Global Envision: exploring market-driven solutions to poverty
As Tropical Storm Isaac hit Haiti in late August, all eyes were watching to see whether the country would be overwhelmed by the latest storm.
A sustainable water treatment system developed by AguaClara is delivering cheap drinking water to communities in Honduras using a power source far cheaper and more abundant than electricity: gravity.
As battles over land rights increase and intensify, development stalls.
Video courtesy Maya Pedal
Video courtesy Question Box.
Bringing one life into the world shouldn't mean sacrificing another. While the developing world scrambles to secure funding for midwifery services, there's a cheap, short-term solution: birth kits.
Over one billion people live on less than one dollar a day, according to the U.N. But what can you actually buy with a dollar?
For developing countries, war is rarely "good for business." War can destroy what few possessions and opportunities the poor have, trapping them in an endless cycle of violence and economic misery.
Chances are you're pretty familiar with microfinance. But have you ever heard of microconsignment? Microconsignment is similar to microfinance in a lot of ways, but with a unique twist.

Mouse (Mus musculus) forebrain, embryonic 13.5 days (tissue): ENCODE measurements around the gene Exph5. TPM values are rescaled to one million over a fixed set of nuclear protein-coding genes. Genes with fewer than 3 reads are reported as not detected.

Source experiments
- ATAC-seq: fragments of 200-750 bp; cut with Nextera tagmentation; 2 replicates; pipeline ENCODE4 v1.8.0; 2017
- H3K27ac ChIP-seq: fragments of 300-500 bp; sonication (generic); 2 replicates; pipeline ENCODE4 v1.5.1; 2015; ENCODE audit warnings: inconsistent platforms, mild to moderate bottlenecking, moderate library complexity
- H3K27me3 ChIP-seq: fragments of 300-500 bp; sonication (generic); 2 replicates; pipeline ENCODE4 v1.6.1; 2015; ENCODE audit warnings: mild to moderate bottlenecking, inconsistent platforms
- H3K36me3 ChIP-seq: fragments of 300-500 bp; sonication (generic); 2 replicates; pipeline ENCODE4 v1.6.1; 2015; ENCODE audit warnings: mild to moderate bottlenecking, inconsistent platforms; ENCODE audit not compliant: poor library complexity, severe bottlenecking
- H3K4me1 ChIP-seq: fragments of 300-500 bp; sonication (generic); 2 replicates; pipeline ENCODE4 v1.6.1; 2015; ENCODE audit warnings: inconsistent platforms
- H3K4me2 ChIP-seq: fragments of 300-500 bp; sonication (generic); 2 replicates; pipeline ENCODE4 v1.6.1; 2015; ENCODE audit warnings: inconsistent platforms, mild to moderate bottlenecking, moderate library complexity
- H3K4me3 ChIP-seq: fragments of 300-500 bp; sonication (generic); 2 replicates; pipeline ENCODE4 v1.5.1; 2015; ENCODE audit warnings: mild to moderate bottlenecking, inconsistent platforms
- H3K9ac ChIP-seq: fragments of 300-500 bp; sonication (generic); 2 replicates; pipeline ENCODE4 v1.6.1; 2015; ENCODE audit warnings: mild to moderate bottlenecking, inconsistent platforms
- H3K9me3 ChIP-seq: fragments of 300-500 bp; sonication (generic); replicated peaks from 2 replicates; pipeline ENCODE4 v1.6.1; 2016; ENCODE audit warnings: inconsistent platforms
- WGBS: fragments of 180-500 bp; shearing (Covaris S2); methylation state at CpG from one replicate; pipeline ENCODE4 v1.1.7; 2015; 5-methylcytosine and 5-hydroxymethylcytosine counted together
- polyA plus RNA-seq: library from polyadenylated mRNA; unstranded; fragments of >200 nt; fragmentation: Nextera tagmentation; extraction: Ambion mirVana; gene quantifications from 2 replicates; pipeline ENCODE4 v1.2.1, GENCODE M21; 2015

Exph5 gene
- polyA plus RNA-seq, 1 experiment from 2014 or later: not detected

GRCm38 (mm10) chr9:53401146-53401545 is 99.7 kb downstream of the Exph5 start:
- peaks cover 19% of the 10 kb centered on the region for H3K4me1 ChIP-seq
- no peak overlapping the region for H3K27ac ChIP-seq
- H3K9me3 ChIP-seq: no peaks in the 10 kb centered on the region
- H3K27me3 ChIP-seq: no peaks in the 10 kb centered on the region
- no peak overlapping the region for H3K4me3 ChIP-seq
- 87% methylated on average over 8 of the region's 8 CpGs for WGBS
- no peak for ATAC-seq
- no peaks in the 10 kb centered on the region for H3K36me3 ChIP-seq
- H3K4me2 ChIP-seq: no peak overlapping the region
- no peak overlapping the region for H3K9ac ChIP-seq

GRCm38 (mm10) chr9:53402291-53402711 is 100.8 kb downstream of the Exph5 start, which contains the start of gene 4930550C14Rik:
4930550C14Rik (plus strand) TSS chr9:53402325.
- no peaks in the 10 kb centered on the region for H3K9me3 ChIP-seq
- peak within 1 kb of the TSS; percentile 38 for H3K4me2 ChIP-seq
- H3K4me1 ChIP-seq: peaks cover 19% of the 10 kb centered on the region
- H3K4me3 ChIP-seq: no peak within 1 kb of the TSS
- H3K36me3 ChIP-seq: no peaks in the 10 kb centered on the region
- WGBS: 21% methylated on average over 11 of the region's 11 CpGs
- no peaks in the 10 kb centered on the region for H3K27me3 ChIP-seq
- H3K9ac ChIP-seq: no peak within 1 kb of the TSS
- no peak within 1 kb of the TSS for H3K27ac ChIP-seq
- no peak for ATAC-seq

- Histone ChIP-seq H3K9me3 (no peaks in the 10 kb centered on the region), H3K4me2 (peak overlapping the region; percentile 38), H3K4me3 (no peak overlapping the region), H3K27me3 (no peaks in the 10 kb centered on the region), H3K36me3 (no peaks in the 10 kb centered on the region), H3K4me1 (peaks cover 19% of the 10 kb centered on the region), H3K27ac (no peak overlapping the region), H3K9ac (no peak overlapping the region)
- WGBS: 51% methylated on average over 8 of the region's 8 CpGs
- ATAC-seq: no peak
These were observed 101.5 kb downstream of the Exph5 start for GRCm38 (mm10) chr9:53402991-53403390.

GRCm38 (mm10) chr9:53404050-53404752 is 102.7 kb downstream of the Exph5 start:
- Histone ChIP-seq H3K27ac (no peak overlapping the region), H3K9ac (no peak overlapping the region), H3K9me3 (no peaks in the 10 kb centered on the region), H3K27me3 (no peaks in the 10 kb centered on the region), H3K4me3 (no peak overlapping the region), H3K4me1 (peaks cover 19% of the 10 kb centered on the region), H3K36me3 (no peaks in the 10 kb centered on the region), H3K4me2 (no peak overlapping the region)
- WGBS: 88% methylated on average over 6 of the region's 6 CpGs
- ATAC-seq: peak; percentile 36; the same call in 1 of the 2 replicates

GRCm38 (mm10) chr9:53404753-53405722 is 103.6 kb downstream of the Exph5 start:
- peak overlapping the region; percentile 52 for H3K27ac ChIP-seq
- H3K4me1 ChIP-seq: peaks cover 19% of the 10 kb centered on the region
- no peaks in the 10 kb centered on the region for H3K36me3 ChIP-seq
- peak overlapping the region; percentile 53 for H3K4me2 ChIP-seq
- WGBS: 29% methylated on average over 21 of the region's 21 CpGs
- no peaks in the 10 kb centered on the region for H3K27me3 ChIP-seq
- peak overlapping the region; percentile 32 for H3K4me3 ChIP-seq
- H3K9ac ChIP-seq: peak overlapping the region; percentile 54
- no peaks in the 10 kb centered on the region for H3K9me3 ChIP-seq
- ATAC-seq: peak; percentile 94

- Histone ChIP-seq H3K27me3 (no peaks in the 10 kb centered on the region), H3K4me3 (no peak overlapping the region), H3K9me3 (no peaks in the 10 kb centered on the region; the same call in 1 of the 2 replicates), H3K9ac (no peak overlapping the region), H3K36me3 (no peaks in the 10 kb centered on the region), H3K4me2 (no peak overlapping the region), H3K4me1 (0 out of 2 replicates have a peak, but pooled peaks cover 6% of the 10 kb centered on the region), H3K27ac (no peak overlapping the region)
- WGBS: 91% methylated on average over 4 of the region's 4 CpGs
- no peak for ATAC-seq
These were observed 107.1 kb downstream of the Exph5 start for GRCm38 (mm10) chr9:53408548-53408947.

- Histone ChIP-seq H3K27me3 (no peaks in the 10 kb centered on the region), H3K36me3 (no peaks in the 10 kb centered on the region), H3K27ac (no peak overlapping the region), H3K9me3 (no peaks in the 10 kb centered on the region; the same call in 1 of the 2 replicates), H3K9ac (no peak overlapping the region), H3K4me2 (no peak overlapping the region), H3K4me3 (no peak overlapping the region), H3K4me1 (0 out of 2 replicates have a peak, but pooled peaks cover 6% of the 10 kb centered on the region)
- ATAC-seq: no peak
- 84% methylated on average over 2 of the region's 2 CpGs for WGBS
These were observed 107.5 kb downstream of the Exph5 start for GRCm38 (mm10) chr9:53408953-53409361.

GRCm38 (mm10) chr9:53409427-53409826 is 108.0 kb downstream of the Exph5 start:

Heather Fleming has been named one of the World Economic Forum's Young Global Leaders for 2010.
There's too much information packed in here. See if you can simplify to just a few key points:
In most progressive political circles, Wal-Mart is more reviled than revered.
According to Unicef estimates, one in six children (158 million) aged 5-14 are engaged in child labor. These kids aren't working at the local shopping center.
Curated news and insights about innovative, market-driven solutions to poverty explored through news, commentary and discussion.
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